Floriculture, or flowering plants, add color, fragrance and beauty to the landscape, whether that landscape is an open meadow, a woodland trail or your own backyard. However, many beautiful flowers are poisonous. Knowing how to identify floriculture quickly can mean the difference between a fond memory of walking through a field of wildflowers and the nightmare of battling an itchy rash, illness or worse. Most field guides used for flower identification organize the information according to specific characteristics of the plants.
Since thousands of species of flowering plants grow around the world, identifying a particular plant begins with narrowing your choices. Each species of floriculture flourishes in its own particular climate and habitat. Plants that grow well on the side of a mountain may not grow at all in a coastal plain. Meadows, wetlands and deserts all have different characteristics that appeal to different floriculture. Make note of the flower’s preferred habitat.
Where the plant’s habitat is located in the country is also important. The mountains in California support a different floriculture than the Great Rocky Mountains or the Appalachian Mountains. The Atlantic Coast and the Pacific Coast are both coastal areas, but the climate isn't exactly the same on both. Taking into account the region where the plant naturally occurs further narrows your choices for identification.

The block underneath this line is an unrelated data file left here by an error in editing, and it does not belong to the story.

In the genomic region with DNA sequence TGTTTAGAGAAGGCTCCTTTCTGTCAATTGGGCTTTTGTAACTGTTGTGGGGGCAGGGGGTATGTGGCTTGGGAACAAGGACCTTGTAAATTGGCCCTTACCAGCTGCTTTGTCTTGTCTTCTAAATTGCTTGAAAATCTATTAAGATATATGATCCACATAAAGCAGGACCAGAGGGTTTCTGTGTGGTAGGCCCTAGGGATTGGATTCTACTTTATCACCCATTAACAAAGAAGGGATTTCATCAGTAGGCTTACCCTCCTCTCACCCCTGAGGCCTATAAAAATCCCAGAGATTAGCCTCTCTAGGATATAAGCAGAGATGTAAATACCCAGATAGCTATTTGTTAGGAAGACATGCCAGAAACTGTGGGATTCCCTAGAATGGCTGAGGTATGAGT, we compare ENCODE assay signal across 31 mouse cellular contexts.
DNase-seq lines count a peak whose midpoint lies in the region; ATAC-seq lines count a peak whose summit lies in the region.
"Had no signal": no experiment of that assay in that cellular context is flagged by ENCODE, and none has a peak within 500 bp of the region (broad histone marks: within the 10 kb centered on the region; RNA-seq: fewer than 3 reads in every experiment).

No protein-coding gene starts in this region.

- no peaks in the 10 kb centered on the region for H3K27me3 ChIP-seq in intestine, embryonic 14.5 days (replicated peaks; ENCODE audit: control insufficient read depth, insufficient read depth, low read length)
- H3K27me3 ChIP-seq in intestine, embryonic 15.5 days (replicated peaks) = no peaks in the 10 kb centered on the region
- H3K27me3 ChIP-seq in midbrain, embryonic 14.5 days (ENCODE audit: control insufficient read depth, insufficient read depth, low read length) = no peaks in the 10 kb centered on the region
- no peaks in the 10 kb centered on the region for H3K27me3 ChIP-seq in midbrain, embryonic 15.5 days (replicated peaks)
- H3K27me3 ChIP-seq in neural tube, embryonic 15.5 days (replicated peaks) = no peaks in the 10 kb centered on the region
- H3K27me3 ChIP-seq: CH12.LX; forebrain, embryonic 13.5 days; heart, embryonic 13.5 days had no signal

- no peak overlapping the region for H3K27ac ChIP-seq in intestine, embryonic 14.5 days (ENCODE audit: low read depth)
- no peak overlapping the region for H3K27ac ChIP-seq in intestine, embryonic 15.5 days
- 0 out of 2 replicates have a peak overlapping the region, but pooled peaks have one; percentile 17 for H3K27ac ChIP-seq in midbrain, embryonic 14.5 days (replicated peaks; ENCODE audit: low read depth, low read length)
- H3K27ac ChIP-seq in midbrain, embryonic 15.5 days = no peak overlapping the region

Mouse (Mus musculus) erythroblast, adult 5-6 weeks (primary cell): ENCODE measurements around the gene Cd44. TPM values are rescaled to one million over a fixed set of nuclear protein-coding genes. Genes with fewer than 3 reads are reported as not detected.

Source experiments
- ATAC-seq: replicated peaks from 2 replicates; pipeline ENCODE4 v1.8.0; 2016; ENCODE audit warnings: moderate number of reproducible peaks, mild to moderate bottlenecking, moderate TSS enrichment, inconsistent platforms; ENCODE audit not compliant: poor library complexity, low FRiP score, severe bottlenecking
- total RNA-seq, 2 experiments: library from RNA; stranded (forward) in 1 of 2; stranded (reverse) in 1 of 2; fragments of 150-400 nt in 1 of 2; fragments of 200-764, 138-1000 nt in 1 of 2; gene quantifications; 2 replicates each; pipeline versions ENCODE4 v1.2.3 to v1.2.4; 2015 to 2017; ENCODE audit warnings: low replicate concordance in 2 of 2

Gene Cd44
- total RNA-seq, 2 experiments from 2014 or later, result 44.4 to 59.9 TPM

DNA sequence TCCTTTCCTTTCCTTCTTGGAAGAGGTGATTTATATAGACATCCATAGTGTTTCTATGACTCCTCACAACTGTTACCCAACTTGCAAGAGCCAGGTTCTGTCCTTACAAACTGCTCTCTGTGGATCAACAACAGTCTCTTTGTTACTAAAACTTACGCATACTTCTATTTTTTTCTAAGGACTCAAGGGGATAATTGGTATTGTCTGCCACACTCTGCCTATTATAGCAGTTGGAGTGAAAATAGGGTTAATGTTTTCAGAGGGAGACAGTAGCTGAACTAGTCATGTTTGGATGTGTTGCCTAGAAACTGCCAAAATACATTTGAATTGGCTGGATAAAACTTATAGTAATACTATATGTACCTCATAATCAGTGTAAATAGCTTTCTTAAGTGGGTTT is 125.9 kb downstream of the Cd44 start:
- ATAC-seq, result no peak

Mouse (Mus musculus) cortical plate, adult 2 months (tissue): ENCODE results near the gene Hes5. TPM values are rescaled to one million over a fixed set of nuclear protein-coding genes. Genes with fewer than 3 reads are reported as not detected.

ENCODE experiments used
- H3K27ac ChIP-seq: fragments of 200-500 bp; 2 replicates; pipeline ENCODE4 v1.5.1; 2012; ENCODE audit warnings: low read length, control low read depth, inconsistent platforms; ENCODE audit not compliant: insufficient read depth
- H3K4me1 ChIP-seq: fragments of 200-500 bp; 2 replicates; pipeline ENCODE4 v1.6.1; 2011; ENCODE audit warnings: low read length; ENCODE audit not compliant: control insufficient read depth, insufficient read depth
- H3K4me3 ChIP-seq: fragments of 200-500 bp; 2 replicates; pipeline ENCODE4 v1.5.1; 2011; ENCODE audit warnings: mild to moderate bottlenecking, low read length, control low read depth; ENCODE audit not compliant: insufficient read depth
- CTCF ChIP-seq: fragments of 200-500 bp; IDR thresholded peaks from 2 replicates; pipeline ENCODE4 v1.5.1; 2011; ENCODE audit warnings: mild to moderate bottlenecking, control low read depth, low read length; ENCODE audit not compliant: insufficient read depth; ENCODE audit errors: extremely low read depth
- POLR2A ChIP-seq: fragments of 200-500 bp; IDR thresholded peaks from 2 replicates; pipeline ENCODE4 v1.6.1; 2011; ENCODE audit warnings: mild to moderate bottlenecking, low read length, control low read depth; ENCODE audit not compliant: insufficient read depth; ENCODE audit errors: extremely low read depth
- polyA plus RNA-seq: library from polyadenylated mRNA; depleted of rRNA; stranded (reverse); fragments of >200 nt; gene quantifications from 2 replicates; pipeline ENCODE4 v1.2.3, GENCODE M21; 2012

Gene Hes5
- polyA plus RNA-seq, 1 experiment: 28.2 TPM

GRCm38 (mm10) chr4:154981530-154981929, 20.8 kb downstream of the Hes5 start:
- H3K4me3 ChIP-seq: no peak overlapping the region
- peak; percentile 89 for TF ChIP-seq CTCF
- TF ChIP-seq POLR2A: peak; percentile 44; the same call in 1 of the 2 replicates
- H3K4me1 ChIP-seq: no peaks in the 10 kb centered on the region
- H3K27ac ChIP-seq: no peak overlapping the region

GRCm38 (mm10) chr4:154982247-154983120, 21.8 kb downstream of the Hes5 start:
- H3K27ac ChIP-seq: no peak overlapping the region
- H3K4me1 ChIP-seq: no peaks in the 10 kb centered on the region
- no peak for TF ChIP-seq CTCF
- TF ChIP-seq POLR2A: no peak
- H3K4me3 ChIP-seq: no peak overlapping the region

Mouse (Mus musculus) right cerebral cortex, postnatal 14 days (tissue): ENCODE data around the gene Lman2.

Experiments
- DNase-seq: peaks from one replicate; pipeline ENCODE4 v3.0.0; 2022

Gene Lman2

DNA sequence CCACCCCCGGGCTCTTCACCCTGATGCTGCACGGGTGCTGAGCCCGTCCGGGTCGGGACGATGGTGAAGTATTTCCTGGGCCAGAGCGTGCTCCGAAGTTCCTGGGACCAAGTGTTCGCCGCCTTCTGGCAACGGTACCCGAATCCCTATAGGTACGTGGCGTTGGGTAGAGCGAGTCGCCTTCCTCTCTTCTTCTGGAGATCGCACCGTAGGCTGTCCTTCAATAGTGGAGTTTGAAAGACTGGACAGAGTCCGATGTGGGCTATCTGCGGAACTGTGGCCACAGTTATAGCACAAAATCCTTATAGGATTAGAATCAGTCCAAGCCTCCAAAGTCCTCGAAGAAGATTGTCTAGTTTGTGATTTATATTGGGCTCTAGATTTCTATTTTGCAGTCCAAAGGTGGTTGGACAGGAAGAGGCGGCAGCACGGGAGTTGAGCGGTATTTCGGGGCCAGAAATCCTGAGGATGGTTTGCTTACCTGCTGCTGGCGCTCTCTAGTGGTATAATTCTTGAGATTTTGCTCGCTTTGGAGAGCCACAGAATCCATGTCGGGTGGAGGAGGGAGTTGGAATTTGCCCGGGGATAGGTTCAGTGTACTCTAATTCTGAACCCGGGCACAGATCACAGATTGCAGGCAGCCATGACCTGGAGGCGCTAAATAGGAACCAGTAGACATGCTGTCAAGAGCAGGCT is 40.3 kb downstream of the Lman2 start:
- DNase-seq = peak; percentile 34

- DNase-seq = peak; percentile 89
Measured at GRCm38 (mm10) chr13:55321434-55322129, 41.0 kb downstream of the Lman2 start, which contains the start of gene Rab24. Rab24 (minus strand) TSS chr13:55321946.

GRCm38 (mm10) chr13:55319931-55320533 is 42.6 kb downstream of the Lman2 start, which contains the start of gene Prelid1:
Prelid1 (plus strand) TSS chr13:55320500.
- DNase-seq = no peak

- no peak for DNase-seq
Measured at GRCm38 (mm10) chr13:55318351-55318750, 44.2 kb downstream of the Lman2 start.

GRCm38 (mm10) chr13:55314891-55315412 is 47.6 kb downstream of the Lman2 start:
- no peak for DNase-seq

The flower separates floriculture from non-flowering plants. However, within the family of flowering plants, differences in the flowers help lead to identification. Look at the shape of the flower. The flower can have petals that radiate around a button-like center, such as a daisy. It may have many petals that come together in a ball, such as a chrysanthemum. The flower may grow singly, shooting upward, tall and straight, or the flowers may grow in clusters, looking like a ready-made bouquet. The shape of the flower is another important identifying characteristic.
Other Flower Information
Flower color, size and bloom season are almost as important as flower shape for identification. Flowers that are shaped similarly and grow in the same habitats and regions may differ in the colors of their flowers or the size of the flower. Also, take note of the month when the flower is in bloom. Not all flowers bloom at the same time. Some prefer the cool weather of spring or fall, while others open up during the hot summer.
Look at the overall size and shape of the plant and the leaves. Take note of the leaves are arranged on the plant. Inspect the leaf margin or edge of the individual leaves and note whether the edges are smooth, toothed, wavy or lobed. Also, look at how the plant grows. Flowering plants can grow as vines, bushes, trees, ground cover, herbs and succulents.
Putting it all Together
Once you’ve listed all of the identifying characteristics of your mysterious floriculture, turn to a reliable field guide such as the guides published by the National Audubon Society or the Peterson Guides. Each bit of information will narrow down the choices of your floriculture until only one possibility remains.